I love staring at my phone. So why are some tech companies trying to stop me?

I love staring at my phone. So why are some tech companies trying to stop me?
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I’m not looking for an iPhone replacement. I love my phone — so much.

  • Bad reviews of the AI Pin point out how it can’t replace a phone.
  • But I don’t want to replace a phone. I love staring at my iPhone.
  •  I only regret that I cannot stare at my phone more hours of the day.

I was excited for the AI Pin, I really was. When the wearable device meant to replace a phone was announced this fall, I was slightly unsure of how normal people might use it, but I was stoked on the idea of a strange new category of gadget, something creative and ambitious and new.

Unfortunately, the reviews of the AI Pin so far have been dreadful. They point out that it simply doesn’t work half the time, overheats, and generally fails at its biggest ambition: to be a screen-free replacement for your phone.

All the problems with the AI Pin aside (I recommend this review from The Verge if you’re more curious), I keep coming back to the central thesis of the device — that you want a way to avoid looking at your phone — and scratch my head. Who says I don’t want to look at my phone screen? I LOVE looking at my phone!

There are two arguments here: the practical and the existential.

The practical argument for a non-phone device that can do phone-like things is that you can accomplish simple tasks without getting distracted by the other notifications and temptations of a phone. I agree — that’s a good thing. Setting a timer, composing a text while driving, getting a quick morning weather report — these are all things that are great use cases for not using a phone. Luckily, we’ve had voice assistants like Alexa and Siri that have existed for over a decade that already do that.

There’s also the Meta Ray-Ban glasses that take video and photos —ideal for hands-free situations, like riding a roller coaster, dancing, or attending a concert. They’re an objectively neat-o gadget, cool for certain uses, and their AI element will probably bring even more useful ways to use them. But I don’t think they’re attempting to replace your phone.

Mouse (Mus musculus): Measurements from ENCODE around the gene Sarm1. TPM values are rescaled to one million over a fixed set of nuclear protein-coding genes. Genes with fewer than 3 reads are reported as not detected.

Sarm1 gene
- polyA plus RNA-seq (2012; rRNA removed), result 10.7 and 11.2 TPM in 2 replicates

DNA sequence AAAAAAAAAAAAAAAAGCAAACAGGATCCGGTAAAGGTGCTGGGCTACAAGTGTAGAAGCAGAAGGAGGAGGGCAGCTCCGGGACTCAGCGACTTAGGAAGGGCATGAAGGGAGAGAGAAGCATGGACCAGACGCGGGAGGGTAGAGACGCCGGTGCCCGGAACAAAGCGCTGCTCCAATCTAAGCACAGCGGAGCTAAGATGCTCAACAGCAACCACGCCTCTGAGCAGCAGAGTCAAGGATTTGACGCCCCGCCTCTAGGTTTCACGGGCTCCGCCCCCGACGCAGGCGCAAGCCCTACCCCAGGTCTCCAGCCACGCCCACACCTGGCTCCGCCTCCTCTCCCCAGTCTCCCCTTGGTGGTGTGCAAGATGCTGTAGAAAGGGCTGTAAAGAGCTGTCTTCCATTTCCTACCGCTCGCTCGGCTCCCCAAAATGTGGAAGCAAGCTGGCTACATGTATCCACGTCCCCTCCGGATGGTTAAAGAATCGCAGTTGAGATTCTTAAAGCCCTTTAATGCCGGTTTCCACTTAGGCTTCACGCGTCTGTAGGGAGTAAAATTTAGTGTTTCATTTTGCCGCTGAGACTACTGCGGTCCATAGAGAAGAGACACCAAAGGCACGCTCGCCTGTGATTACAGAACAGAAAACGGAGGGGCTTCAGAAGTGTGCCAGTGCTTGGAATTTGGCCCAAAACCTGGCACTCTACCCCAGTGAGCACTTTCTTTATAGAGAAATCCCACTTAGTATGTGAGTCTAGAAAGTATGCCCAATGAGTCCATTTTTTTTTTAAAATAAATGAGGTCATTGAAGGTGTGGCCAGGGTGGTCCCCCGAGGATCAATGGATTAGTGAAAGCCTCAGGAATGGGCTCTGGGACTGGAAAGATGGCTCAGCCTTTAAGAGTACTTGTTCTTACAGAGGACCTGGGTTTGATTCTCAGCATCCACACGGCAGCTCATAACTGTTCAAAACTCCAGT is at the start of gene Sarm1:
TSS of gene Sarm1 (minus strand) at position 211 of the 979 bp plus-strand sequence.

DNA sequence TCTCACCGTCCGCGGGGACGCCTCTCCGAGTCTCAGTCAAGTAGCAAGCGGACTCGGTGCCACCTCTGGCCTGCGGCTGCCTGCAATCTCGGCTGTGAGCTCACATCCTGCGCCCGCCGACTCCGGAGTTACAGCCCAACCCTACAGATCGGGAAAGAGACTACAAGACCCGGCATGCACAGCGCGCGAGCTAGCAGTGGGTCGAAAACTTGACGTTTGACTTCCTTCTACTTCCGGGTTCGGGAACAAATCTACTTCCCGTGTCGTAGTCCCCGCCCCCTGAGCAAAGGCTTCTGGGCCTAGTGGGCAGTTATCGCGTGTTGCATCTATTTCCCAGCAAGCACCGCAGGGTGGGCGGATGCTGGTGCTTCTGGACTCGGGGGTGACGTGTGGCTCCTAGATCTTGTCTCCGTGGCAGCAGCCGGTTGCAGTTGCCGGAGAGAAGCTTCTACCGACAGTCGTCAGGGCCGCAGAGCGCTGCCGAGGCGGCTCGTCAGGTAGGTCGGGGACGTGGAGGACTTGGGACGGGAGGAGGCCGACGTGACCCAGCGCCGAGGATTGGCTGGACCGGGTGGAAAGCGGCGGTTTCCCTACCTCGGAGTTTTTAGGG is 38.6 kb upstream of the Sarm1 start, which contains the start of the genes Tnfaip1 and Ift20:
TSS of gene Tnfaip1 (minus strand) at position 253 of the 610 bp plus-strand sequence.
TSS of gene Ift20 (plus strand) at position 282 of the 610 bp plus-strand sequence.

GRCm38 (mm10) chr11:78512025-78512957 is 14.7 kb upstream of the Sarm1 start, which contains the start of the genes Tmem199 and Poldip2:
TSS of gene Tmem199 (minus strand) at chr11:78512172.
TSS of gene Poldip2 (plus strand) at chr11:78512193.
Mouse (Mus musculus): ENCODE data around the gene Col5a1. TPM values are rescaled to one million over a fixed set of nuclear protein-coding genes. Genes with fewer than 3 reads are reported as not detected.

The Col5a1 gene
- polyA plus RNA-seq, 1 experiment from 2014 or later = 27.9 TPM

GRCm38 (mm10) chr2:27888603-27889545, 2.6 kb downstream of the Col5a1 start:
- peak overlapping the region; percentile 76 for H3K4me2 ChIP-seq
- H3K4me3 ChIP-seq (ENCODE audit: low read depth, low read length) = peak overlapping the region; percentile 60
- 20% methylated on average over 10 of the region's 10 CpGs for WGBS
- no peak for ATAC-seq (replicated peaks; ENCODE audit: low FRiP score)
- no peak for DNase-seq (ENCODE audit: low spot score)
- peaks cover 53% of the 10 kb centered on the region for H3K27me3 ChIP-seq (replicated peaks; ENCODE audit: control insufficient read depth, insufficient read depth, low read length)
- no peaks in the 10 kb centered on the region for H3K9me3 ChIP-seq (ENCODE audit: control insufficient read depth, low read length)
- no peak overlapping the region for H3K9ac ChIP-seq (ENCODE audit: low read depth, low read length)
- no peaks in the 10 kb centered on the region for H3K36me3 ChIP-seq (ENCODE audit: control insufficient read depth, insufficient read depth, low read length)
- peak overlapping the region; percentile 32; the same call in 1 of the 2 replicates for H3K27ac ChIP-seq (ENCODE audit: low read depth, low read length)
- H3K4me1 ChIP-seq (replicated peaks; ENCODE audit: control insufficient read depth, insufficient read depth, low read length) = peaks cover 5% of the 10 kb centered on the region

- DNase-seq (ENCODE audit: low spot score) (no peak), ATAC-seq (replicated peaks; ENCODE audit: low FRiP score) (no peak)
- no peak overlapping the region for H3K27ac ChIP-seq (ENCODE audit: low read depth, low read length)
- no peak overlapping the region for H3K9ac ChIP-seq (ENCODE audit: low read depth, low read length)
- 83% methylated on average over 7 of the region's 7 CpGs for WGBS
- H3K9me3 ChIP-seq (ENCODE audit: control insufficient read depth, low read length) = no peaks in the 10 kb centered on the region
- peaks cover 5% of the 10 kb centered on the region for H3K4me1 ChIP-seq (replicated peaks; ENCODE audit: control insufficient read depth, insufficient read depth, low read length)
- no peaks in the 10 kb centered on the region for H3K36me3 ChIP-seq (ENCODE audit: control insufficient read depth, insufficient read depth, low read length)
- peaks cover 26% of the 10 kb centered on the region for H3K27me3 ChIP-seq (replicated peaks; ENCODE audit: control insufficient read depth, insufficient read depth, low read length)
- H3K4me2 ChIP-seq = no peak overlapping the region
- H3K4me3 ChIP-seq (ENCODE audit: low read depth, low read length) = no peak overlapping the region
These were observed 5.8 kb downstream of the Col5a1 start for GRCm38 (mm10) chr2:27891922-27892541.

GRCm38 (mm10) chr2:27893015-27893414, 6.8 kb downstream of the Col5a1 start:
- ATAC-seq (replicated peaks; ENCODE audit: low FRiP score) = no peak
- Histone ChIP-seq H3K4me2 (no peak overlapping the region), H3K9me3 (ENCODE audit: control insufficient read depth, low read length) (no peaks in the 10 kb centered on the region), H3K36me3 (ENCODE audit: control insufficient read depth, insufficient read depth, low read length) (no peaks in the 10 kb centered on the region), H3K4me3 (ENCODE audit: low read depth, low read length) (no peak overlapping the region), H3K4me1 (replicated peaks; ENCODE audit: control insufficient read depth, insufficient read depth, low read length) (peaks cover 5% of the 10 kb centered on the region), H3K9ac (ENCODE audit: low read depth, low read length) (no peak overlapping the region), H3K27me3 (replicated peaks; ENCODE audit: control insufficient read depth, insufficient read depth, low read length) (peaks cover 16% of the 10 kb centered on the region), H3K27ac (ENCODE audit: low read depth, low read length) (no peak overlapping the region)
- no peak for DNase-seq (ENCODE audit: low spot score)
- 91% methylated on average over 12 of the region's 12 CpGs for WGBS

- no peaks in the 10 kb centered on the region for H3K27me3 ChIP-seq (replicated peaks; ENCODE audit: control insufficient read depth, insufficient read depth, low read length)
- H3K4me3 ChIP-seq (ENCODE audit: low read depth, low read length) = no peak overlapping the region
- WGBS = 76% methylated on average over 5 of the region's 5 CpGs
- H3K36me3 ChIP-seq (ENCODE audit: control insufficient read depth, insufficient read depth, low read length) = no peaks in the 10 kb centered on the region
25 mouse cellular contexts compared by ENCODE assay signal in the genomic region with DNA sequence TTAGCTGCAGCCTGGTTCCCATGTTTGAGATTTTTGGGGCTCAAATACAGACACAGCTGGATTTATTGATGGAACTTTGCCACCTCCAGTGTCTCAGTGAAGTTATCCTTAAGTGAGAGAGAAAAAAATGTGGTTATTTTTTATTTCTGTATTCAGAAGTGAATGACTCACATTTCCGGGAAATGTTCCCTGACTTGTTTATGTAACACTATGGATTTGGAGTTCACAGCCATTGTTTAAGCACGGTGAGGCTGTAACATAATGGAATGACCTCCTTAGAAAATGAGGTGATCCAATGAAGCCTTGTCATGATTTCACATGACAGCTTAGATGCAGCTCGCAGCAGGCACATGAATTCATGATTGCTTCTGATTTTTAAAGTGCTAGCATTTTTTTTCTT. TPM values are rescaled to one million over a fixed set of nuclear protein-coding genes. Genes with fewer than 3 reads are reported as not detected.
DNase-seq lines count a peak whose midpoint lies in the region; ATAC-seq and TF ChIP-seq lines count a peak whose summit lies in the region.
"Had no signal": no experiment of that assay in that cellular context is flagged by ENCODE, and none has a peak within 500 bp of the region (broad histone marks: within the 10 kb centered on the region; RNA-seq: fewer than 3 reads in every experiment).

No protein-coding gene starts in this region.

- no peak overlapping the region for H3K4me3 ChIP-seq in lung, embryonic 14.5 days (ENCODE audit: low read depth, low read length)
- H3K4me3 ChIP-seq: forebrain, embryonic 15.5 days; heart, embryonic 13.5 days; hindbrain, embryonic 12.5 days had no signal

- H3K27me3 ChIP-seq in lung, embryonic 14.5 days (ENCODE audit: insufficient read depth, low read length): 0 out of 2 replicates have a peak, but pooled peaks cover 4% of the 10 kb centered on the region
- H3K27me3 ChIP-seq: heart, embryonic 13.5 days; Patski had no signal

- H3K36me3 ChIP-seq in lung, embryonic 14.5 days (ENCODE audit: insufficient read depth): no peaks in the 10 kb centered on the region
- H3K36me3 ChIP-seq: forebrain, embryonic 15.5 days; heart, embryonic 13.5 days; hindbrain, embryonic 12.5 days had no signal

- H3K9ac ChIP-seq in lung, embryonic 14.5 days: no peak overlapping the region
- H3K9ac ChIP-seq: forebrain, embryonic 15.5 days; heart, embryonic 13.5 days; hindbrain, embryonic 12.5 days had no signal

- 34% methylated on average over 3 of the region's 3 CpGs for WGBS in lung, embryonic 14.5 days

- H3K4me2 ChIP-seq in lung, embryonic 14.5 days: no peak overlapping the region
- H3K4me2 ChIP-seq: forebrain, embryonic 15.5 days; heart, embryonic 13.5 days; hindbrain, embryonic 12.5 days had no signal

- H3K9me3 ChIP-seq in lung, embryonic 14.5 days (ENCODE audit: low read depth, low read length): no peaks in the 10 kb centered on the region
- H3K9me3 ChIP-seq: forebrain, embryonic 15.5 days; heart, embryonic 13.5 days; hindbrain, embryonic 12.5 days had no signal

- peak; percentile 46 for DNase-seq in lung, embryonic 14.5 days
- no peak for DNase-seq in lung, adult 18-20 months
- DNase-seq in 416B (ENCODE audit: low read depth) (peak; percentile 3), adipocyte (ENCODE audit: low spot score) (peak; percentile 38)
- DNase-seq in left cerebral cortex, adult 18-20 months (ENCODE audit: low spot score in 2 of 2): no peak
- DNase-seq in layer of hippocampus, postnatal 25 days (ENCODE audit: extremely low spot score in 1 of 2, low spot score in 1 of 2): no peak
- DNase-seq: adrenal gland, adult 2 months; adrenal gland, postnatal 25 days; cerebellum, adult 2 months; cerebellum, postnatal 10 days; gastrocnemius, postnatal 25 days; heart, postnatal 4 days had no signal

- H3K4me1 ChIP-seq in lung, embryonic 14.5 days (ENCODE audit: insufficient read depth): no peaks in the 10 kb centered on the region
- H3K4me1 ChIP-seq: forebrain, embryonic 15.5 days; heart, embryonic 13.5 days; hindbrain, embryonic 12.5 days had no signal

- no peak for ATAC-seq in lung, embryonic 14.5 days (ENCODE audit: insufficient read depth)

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Joanna Stern of The Wall Street Journal used the AI Pin along with the Meta Ray-Bans on her recent family vacation and found that the wearable camera aspect was great for capturing quick moments with her kids. She was pleased not to have to take her phone out: “You know the dance. You take out your phone, snap a photo, then get distracted by some message or notification. It felt good to keep my phone in my backpack for most of these vacation excursions,” she wrote.

That practical reason — a phone can be distracting when you just want to snap a photo — is very reasonable and relatable!

humane's Ai pin attached to a white sweatshirt
The AI Pin has gotten pretty bad reviews — and I can see why. I love my iPhone. I don’t need a replacement.

But then there’s the other, more existential argument against phones: We are spending all our free moments with a screen shoved in our faces, mindlessly scrolling for dopamine and ignoring the world around us. Time spent on your phone is bad; time spent doing anything else is good.

This argument I just can’t get on board with. I love mindless scrolling; I find it immensely enjoyable. I love flipping through TikTok, browsing tweets, poking around Reddit. I’ll pop into the group chat. Maybe if I have some extra time, I’ll go to my happy place and watch some movie trailers on YouTube.

I strenuously object to the idea that spending time away from your phone is somehow more virtuous. What am I going to do, go for a walk and stare at the trees? Do you have any idea how many articles there are I haven’t read?